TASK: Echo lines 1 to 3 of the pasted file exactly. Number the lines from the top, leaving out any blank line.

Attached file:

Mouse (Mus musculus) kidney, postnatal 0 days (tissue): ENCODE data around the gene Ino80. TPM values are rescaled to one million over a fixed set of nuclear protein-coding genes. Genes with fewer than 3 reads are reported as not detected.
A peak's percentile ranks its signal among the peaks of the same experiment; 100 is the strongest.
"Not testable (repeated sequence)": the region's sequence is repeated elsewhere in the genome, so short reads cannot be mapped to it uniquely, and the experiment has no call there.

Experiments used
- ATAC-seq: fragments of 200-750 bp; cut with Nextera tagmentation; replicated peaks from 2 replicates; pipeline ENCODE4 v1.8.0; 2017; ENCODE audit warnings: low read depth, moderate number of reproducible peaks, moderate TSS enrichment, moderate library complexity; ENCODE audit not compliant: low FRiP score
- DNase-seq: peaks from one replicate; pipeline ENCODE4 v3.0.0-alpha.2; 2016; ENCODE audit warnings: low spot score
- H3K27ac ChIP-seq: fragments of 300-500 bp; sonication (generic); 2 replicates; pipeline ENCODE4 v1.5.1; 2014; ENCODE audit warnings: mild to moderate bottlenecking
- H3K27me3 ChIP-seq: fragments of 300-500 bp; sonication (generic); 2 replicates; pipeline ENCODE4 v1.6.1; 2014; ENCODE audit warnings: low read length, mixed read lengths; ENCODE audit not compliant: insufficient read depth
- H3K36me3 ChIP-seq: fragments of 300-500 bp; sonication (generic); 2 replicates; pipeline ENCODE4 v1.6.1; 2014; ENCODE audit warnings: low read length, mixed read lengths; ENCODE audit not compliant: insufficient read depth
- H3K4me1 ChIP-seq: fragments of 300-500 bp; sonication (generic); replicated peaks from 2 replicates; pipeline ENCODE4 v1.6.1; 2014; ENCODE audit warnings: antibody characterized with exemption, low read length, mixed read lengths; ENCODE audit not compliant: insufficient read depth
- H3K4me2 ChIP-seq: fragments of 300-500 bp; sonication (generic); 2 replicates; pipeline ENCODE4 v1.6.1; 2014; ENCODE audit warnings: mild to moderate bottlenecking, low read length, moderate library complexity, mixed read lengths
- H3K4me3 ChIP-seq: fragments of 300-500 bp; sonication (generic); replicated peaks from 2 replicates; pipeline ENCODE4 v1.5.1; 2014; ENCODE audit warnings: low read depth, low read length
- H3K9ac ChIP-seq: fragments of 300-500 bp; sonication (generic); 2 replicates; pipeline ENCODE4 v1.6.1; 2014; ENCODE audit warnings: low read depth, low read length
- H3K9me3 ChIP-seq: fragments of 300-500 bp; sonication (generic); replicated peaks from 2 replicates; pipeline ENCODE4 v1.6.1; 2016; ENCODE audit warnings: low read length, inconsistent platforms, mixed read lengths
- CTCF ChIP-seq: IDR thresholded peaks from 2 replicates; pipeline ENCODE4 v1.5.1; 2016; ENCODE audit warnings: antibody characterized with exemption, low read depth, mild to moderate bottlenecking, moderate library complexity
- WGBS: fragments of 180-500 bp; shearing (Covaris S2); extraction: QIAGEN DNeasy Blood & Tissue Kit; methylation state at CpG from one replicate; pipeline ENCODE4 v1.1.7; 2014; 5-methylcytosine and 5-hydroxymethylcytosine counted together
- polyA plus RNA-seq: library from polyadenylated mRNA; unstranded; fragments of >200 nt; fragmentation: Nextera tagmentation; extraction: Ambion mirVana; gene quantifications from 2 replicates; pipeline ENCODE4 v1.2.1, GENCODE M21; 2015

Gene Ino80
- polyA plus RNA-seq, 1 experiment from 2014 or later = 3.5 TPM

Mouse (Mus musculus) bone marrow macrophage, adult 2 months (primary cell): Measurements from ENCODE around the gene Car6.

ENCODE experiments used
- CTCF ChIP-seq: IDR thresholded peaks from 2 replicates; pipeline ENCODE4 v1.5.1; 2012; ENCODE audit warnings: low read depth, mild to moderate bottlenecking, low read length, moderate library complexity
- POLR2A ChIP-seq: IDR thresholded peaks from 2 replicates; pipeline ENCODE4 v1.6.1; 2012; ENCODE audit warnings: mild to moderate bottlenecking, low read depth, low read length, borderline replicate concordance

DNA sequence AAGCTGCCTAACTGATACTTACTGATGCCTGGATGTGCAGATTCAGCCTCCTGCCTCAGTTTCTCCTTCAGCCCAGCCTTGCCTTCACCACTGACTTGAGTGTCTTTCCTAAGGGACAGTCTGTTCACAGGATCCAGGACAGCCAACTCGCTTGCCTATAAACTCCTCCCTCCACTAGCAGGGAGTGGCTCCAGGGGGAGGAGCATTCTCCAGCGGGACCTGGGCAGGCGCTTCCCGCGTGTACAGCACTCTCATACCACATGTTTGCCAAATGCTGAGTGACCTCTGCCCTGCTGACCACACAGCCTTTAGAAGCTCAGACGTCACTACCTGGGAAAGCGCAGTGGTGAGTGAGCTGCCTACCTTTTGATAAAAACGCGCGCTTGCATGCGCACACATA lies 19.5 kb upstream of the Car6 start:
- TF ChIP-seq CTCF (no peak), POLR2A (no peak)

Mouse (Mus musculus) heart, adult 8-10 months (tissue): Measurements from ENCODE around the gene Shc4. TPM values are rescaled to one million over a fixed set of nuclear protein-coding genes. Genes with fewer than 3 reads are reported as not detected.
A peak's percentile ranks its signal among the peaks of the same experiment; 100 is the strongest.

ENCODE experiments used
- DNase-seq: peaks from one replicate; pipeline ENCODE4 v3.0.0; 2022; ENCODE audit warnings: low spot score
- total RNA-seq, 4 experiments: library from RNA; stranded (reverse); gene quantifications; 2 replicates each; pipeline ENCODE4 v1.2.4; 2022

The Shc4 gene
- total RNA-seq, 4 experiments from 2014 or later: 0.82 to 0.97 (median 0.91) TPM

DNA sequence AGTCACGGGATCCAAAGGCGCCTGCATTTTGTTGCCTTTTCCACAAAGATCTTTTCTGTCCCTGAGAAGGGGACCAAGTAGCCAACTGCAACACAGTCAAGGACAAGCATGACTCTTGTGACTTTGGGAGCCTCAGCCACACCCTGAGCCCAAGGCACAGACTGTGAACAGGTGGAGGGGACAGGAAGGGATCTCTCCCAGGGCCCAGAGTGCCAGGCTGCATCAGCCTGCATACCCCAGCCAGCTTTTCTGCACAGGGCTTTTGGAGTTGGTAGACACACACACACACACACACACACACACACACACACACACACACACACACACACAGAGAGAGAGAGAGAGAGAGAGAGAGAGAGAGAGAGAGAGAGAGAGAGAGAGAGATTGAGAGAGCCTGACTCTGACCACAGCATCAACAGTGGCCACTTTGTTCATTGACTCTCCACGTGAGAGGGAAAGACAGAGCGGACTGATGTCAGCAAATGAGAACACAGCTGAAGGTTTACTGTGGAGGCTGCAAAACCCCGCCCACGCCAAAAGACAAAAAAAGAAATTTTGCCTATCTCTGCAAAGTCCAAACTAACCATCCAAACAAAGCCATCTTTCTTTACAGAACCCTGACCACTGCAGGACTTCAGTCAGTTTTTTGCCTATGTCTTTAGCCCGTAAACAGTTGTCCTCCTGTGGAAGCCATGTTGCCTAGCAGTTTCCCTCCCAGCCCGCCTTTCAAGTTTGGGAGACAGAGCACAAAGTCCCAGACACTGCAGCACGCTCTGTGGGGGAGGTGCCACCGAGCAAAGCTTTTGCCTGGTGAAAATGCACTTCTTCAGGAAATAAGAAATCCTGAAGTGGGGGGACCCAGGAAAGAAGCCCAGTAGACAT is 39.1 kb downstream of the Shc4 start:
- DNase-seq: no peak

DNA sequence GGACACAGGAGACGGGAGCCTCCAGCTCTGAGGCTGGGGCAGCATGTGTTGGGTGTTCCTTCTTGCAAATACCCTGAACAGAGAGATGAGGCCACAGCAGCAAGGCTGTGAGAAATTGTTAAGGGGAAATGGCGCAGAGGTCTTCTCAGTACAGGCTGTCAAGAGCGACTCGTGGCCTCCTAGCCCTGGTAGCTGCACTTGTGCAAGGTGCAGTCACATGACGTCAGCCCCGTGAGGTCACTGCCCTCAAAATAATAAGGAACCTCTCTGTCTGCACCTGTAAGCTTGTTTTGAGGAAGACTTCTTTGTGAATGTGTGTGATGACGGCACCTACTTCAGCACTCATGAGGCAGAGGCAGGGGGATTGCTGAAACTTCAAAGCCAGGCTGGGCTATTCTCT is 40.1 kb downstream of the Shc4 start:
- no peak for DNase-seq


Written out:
Mouse (Mus musculus) kidney, postnatal 0 days (tissue): ENCODE data around the gene Ino80. TPM values are rescaled to one million over a fixed set of nuclear protein-coding genes. Genes with fewer than 3 reads are reported as not detected.
A peak's percentile ranks its signal among the peaks of the same experiment; 100 is the strongest.
"Not testable (repeated sequence)": the region's sequence is repeated elsewhere in the genome, so short reads cannot be mapped to it uniquely, and the experiment has no call there.